The House voted 225-206 Wednesday night to pass a broad labor rights bill aimed at making it easier for workers to organize and give them greater rights to collective bargaining in labor disputes.
Driving the news Five Republicans joined Democrats in favor of the Right to Organize Protection Act.
Yes, but: The bill is likely to stall in the Senate, where it needs 60 votes to pass, but many Republican senators are opposed.
- A different version of the bill also passed the Democratic-controlled House last year. It was not taken over by the Senate.
Details: The legislation would also lower so-called “right to work” laws in more than two dozen states that allow employees to waive participation and pay union dues.
- The law would prohibit employers from using their employees’ immigration status against them when negotiating their employment.
What they are saying: President Biden backed the bill on Tuesday, saying in a statement that it would “dramatically increase the power of workers to organize and collectively bargain for better wages, benefits and working conditions.”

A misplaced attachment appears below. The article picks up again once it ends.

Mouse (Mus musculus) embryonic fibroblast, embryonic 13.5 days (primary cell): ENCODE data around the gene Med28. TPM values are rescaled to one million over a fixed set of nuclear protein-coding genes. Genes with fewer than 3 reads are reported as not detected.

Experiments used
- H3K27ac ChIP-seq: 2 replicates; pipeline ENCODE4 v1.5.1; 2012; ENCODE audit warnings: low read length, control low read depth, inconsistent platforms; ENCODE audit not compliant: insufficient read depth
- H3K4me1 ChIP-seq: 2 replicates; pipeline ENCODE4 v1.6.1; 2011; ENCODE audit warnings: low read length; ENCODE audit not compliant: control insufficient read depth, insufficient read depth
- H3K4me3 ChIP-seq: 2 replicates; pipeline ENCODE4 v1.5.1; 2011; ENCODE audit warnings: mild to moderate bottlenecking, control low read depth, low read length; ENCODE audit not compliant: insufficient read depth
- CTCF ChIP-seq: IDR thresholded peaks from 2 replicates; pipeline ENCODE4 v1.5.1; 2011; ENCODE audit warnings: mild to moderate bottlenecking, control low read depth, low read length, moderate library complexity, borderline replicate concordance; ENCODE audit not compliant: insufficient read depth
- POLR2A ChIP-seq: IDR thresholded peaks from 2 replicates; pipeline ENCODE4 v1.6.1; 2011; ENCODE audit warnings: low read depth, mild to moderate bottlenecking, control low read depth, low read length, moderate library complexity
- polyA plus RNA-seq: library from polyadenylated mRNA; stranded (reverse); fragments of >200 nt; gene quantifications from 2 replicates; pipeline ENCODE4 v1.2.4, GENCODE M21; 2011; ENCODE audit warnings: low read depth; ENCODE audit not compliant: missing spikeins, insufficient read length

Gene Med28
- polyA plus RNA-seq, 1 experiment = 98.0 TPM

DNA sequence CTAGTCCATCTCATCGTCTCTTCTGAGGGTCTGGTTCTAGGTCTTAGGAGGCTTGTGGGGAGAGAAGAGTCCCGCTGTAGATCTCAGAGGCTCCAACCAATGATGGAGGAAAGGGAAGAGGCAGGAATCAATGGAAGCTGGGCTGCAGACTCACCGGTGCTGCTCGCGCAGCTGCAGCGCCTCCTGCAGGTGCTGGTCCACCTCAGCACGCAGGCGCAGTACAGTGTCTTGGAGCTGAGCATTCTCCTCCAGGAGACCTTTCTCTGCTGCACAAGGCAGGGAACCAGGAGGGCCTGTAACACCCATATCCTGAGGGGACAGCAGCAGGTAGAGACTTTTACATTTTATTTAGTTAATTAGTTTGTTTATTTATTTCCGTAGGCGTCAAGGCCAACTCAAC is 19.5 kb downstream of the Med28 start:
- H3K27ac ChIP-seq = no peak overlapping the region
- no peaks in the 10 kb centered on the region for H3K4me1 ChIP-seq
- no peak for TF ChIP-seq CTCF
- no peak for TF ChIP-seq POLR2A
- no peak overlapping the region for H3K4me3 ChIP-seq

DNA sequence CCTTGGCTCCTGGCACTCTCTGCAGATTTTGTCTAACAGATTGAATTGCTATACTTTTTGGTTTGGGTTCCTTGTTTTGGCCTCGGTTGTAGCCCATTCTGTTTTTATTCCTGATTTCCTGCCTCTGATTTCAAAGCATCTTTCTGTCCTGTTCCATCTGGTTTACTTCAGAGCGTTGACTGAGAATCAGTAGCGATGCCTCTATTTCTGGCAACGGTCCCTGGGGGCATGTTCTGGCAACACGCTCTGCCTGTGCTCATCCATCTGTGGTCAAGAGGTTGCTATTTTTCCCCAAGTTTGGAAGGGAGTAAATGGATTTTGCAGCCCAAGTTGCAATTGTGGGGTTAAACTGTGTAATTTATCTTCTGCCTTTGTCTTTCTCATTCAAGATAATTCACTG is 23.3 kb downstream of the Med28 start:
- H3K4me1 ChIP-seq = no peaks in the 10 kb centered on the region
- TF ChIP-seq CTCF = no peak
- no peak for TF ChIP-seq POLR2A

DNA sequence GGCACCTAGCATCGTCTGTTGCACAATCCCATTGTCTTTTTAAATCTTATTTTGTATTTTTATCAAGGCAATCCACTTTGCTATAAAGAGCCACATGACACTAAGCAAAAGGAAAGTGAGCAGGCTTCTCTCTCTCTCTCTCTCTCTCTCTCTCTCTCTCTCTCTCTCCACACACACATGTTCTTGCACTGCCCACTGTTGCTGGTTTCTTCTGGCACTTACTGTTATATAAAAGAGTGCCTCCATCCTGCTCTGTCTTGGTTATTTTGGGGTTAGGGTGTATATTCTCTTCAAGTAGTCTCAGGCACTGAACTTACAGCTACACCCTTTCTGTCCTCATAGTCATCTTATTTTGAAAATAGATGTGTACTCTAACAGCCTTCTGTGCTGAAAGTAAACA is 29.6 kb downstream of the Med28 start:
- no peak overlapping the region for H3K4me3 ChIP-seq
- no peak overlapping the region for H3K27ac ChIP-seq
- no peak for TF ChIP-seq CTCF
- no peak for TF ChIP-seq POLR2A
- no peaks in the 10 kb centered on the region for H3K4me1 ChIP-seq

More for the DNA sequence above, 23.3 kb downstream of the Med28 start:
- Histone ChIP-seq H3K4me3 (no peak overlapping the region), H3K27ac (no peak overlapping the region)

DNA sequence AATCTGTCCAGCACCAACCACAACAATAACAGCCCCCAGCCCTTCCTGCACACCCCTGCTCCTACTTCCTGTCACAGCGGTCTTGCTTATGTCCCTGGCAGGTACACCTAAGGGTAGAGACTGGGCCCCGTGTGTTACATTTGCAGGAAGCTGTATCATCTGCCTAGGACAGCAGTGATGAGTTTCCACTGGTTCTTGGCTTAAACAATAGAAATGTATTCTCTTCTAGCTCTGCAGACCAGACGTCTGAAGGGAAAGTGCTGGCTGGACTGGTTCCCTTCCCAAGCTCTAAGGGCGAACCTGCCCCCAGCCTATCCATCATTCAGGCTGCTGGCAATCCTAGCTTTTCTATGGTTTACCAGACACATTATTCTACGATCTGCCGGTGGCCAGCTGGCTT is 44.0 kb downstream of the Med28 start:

- “As America works to recover from the devastating challenges of a deadly pandemic, an economic crisis, and a recognition of race that reveals deep disparities, we need to summon a new wave of worker power to create an economy that works for all.”
- The other side: The National Retail Federation has called it “the worst bill in Congress.”
- Meanwhile, the US Chamber of Commerce has said the bill would “undermine workers’ rights, trap employers in unrelated labor disputes, disrupt the economy, and force Americans to pay union dues regardless of their status. wishes”.
The panorama: The PRO Act would restrict companies like Uber and Lyft from classifying workers as independent contractors and improve protections for workers’ right to strike, according to the Economic Policy Institute.
- Biden in early March said he supported a union vote by Amazon warehouse workers in Alabama that, if passed, it would be the first Amazon warehouse to unionize.